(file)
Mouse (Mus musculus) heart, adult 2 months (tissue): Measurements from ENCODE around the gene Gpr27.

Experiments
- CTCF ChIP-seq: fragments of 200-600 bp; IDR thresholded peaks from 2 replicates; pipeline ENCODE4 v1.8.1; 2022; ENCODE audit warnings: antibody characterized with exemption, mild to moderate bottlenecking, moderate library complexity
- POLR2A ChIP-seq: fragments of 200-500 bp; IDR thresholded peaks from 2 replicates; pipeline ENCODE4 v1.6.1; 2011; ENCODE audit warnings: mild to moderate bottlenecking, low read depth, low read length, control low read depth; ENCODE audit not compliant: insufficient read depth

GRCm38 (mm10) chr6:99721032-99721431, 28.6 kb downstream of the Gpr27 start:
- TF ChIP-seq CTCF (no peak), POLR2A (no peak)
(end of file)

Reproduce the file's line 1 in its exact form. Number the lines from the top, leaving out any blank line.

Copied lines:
Mouse (Mus musculus) heart, adult 2 months (tissue): Measurements from ENCODE around the gene Gpr27.